The reason these keywords need to be localized and not translated is simply due to the way such queries are structured. The way we type requests on search engines and social media platforms isn’t normalized, standard language, it’s instead a caricature of how we speak:
- What is the most trustworthy water distribution company in Boston?
- Best water distribution boston
There is a massive difference between the two, this is we need to approach keyword localization with as much precision as possible.
Localize your existing social media content
Unlocalized content might be slightly exclusive of the markets you’re about to enter. A European Portuguese user will undoubtedly understand Brazilian Portuguese, but will the copy excel at creating a strong emotional bond with the potential customer? Most probably not.
The greatest thing about localization is that it is inclusive, democratic, and human-centric. It cares about how a people that are part of a particular culture will react to a specific string of text, and not how to adapt a copy to the linguistic canons better.
Let’s look at it this way — here are the countries that list Portuguese as their official language:
- Cape Verde
- São Tome e Principe
Simply translating your social media content in Portuguese means applying the standard European cultural elements for countries that do not necessarily share them. They may not have the same humor, weather, history, puns, stylistic standards, and a million other issues that will not make your content compelling.
And the research is suggestive of the fact that customers care about the product and social media localization. In this study, companies have rated the importance of localization in achieving higher revenue; and nearly 40% of the respondents have marked it as the most crucial factor.
So what’s the takeaway?
If you don’t have too much blog content to localize, it is essential to localize whatever content you publish on social media, that includes posts, images, ads, whatever contains text, as it naturally drives much more engagement.
Tap into netspeak
You may also want to adjust the language you use in your localized text in accordance with the demographic you’re catering to. For instance, if you’re selling skateboards, there’s no point in focusing on canonic language, but rather flirt with more youth-oriented speech. Whereas if you’re selling golf accessories — it would be odd to opt for slang and colloquialisms. Golf players don’t use “lol jk, my dude” in their social media interactions, at least they’re not expected to.
The critical aspect of using slang in your localized social media campaigns is not to overdo it. Using too much slang will make your brand look unnatural and will make it look like it’s trying too hard. This also can be a slippery slope. Research suggests that the youth can spot improper usage of slang and colloquialisms and it makes the brand look bad.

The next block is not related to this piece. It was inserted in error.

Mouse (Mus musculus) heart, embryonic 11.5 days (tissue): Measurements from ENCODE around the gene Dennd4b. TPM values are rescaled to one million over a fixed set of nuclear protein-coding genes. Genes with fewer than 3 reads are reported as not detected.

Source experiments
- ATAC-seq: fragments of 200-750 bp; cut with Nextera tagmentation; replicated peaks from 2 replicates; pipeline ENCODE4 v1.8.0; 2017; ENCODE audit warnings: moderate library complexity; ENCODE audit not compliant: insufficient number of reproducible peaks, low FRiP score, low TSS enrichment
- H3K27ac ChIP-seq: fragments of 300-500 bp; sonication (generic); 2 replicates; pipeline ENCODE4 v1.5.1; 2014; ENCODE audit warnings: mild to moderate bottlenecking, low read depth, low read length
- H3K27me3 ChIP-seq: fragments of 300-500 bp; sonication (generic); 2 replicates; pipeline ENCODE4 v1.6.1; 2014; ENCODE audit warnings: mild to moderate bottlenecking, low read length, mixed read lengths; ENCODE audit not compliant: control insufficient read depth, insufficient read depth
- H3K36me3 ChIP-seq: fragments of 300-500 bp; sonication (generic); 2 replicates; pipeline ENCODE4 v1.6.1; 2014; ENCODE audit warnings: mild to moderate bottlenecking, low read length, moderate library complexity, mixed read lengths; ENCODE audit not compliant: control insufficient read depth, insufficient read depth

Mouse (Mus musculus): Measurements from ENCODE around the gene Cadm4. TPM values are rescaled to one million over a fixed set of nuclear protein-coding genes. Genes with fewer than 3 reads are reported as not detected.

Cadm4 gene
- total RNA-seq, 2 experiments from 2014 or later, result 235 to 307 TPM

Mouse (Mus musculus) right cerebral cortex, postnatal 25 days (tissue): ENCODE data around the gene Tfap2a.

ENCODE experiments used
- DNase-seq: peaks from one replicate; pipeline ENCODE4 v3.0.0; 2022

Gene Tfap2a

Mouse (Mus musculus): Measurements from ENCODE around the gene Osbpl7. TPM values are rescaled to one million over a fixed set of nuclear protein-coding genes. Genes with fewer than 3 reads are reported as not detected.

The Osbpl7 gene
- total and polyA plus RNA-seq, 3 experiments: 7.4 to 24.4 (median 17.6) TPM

Subway has experienced it first-hand that trying to use slang that is slightly dated will seriously deteriorate engagement.
This is why it is essential to consult a specialist that is versed in the youth’s vernacular and is continuously informed about the linguistic trends of a particular demographic.
If localizing for an English-speaking market, it is always a good idea to consult the Urban Dictionary to get some suggestions on what slang is popular at this moment in a particular region.
The take-home message
Despite localization being quite a lengthy and complicated process that demands scrupulous research, there are quick ways to localize your online presence, especially when it comes to social media.
Start off by localizing your logo and adapting it to the target country’s liking, but focus on remaining recognizable. Use cultural content to create an emotional connection with your new potential customers. Be aware of their holidays and acknowledge their individuality as a culture. However, be very careful about getting your information right.
Thirdly, don’t just translate social media keywords, but rather localize them. Research how a potential customer from the target country would look for a company like yours.
Localize your social media content — this is a quick way and a rather inexpensive way of adjusting your social media presence to a new culture. This is an excellent option if you don’t have the funds to run a full-scale, deep localization; or if you’re just looking to test the waters and see how localizing your content will perform for your company.
And finally, don’t forget to speak the language of the people. Tap into the current language of your target market. Spice your social media presence with some relevant slang and colloquialisms.
Pauline speaks Portuguese, English, Spanish and Italian and currently she works as a translator at translation service TheWordPoint. She travelled the world to immerse herself in the new cultures and learn languages. Today she is proud to be a voting member of the American Translators Association and an active participant of the Leadership Council of its Portuguese Language Division.